He told X ,“The Northern Border is the next frontier for illegals. Career politicians including Republicans derided me for saying it last year. Now we’re starting to see the consequences.” One of the consequences is the PM not talking about our leaky border. But since the Liberals removed visa requirements for Mexicans the flood gates have opened. Canada’s fastest growing industry is human smuggling.
Vermont residents are very engaged with Canada’s dirty little secret. Swanton, Vt. resident Chris Feeley told reporters that “he has been hunting in the area since he was a teen and rarely ran into anyone. Now he sees illegals frequently. ‘The border patrol actually told us, ‘You guys might want to put a pistol in your backpack’ because nine out of 10 of them are just here for a better life, but there’s that one guy that’s got a rap sheet,” he said.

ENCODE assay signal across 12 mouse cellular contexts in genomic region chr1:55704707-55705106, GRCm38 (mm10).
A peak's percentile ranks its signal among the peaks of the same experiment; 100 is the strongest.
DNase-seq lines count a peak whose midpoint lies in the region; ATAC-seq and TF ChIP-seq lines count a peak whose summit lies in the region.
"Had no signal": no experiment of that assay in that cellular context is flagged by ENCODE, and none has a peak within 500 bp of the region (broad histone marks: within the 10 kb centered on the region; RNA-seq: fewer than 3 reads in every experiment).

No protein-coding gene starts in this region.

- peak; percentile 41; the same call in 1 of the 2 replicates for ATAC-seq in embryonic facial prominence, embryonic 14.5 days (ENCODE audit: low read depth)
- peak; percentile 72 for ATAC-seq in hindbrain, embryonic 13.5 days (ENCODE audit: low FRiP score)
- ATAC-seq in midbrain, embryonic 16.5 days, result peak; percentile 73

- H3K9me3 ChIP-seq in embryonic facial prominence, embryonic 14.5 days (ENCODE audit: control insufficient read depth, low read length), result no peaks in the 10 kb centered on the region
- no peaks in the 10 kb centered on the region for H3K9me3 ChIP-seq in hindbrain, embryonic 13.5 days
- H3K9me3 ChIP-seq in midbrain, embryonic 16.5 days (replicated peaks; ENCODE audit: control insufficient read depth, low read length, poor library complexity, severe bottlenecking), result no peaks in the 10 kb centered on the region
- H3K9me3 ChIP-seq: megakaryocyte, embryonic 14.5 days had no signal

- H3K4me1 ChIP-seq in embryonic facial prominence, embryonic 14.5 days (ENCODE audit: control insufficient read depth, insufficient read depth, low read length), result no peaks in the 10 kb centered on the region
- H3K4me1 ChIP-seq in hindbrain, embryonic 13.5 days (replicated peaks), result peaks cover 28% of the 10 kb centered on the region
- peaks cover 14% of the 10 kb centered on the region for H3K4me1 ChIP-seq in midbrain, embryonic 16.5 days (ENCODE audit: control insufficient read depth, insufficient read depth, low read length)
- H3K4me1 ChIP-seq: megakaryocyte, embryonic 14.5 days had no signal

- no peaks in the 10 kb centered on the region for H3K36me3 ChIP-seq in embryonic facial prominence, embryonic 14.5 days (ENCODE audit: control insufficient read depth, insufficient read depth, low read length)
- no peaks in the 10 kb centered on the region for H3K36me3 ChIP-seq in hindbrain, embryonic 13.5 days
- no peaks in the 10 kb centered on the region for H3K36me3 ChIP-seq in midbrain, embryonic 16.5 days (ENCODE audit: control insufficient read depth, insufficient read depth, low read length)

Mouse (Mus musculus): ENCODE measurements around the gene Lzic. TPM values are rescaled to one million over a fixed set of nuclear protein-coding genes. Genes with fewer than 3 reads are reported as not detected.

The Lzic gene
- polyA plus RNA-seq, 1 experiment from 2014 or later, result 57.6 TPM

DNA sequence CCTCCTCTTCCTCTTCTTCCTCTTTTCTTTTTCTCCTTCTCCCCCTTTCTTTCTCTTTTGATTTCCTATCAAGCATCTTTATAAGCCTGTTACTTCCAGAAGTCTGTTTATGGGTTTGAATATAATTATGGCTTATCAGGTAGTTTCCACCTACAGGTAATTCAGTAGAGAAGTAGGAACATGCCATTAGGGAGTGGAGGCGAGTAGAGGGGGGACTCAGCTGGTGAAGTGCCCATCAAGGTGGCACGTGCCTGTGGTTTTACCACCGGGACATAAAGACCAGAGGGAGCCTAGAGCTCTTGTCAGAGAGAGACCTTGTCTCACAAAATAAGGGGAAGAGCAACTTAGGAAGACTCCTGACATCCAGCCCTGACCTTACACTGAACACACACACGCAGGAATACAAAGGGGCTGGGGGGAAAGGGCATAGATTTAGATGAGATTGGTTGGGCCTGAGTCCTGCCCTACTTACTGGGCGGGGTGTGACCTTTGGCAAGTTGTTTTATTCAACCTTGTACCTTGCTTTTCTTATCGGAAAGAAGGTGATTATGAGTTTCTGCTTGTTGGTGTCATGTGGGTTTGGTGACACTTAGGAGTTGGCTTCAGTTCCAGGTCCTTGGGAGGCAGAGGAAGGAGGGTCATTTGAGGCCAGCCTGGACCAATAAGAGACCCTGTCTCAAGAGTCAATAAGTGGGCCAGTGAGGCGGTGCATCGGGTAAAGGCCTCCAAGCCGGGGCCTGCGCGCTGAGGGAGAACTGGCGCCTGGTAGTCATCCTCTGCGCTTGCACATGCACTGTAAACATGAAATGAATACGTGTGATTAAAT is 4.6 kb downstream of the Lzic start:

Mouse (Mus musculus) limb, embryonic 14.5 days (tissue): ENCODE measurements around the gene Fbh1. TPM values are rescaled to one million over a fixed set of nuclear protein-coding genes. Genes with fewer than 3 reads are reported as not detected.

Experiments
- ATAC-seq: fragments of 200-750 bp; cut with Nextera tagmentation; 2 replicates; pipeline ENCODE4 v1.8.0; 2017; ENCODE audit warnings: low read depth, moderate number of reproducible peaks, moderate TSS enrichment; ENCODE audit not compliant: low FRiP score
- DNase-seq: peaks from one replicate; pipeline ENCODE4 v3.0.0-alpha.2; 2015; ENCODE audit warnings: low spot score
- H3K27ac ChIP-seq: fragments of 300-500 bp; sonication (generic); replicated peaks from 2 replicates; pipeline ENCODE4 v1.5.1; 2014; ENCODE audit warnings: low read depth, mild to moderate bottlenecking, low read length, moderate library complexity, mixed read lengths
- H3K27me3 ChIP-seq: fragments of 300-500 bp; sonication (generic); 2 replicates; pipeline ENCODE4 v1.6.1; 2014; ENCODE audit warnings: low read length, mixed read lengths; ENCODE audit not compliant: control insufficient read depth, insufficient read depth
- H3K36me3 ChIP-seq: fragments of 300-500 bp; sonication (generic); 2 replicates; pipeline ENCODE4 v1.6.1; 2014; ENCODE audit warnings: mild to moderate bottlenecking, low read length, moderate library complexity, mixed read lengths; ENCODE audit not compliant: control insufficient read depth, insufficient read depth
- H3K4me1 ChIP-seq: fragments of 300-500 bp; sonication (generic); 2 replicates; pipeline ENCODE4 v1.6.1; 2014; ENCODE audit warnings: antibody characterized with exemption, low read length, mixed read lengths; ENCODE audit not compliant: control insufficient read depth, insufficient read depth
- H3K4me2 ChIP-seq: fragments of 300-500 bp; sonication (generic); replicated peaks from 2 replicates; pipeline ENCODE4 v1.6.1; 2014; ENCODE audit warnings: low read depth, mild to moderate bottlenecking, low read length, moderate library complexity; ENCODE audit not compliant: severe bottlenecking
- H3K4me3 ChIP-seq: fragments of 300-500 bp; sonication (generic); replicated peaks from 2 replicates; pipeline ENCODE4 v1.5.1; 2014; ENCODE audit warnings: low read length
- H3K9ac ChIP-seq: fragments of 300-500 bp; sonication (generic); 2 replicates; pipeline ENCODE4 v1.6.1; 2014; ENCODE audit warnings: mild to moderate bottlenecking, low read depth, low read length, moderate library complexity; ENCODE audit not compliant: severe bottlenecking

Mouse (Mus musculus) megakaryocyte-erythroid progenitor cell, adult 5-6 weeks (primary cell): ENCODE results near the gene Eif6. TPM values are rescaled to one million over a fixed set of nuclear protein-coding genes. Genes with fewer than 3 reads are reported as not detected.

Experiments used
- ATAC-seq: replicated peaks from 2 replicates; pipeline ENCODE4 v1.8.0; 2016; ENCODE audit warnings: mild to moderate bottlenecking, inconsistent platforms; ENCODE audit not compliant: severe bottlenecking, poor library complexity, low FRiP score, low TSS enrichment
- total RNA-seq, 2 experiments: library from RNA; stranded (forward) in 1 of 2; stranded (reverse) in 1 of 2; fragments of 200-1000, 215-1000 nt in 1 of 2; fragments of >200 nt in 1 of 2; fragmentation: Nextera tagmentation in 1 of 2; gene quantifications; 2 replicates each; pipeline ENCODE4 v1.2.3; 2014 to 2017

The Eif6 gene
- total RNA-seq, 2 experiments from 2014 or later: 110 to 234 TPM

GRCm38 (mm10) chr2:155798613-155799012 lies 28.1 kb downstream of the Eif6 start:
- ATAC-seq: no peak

Will Trump build a northern wall as well as a southern barrier? Inquiring minds in Canada want to know. Then came the bimbo eruption from New York’s governor Kathy Hochul. Hochul’s state has the highest percentage of Jews in America (seven percent). One and a half to two million Jews live in the New York City area alone. She has a vested interest in their issues.
So when the heinous Oct. 7 attacks murdered hundreds of innocent Israelis in their homes and communities Hochul (whose ancestry is Irish-American) sought to show her solidarity with her constituents. “If Canada someday ever attacked Buffalo, I’m sorry, my friends, there would be no Canada the next day,” Hochul said at an event for the United Jewish Appeal-Federation of New York.